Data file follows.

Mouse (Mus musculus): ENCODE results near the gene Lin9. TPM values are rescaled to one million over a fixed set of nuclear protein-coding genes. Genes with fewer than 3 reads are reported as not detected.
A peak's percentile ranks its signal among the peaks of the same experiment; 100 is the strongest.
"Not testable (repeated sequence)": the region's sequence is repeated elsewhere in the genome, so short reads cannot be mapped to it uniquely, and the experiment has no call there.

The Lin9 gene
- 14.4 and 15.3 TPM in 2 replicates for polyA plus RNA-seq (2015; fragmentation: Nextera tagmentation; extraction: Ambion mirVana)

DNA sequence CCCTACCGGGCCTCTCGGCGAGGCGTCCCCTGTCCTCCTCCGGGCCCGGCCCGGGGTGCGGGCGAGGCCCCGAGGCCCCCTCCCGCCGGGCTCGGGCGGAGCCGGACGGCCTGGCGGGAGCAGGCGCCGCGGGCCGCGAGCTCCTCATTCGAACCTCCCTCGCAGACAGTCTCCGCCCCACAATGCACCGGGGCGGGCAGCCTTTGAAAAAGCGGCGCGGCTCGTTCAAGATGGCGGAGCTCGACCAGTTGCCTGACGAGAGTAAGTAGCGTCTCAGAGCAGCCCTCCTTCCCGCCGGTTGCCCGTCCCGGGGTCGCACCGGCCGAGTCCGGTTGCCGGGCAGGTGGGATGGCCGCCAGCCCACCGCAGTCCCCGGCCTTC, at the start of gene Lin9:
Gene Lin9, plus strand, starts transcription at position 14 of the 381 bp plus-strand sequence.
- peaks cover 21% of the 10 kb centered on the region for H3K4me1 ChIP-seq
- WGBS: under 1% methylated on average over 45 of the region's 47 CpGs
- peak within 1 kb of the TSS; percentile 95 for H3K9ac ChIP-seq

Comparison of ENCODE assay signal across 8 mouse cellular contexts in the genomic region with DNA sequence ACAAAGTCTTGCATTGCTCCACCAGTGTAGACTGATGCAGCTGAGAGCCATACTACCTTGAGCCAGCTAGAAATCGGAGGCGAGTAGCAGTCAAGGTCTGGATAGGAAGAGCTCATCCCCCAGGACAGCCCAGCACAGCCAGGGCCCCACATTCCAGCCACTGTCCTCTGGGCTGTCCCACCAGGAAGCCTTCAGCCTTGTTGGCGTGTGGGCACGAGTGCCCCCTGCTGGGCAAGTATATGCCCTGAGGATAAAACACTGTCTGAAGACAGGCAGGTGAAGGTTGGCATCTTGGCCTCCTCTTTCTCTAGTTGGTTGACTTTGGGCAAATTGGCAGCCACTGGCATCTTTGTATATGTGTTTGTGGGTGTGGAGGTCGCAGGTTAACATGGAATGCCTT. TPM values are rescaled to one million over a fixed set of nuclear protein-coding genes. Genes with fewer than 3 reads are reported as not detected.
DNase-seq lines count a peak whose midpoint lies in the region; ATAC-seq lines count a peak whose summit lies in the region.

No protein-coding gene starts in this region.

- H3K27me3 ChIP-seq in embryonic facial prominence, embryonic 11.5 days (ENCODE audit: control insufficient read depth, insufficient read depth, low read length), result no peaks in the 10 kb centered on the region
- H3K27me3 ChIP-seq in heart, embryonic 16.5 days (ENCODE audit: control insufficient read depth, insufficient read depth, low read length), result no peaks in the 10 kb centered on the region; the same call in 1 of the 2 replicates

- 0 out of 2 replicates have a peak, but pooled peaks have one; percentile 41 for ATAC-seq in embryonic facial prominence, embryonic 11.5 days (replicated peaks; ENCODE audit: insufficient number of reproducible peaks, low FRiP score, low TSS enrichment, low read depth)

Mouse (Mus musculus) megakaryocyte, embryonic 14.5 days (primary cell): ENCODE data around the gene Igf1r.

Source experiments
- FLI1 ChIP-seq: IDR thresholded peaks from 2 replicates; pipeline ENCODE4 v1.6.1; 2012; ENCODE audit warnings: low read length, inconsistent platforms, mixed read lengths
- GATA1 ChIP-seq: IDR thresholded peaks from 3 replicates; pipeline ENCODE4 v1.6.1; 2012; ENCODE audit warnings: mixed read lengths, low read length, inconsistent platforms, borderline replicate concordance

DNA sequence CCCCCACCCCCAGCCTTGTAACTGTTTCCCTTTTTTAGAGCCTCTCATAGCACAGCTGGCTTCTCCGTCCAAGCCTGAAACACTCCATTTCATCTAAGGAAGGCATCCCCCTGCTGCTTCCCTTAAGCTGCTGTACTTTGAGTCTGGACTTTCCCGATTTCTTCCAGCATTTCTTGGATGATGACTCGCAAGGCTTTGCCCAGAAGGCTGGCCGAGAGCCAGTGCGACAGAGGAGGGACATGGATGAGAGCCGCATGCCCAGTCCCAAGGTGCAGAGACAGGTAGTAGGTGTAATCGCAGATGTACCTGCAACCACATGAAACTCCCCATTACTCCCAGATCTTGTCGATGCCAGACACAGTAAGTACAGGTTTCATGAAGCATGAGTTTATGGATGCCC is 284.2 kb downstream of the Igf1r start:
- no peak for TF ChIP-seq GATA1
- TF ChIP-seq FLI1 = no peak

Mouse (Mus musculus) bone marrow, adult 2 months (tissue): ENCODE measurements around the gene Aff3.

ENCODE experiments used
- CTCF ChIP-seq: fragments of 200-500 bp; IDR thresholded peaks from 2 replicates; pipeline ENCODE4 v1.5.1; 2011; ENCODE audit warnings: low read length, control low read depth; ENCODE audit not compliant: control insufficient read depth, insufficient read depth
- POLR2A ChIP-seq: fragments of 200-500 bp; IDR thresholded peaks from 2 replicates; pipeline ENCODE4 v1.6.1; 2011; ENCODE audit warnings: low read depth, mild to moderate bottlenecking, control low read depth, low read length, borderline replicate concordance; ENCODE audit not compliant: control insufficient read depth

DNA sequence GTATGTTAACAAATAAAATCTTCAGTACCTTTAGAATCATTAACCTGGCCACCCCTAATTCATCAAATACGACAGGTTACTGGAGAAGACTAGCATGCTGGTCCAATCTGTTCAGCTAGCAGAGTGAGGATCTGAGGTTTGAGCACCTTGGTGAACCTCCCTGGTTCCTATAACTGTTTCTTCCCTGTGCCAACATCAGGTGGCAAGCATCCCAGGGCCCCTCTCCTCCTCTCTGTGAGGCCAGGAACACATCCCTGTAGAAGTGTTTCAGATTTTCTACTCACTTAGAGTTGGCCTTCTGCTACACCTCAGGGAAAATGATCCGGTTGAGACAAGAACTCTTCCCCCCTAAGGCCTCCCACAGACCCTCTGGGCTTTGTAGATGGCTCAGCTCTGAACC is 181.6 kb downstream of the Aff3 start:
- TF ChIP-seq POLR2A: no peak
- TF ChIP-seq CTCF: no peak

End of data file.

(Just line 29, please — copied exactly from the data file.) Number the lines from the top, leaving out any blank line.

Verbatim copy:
- TF ChIP-seq POLR2A: no peak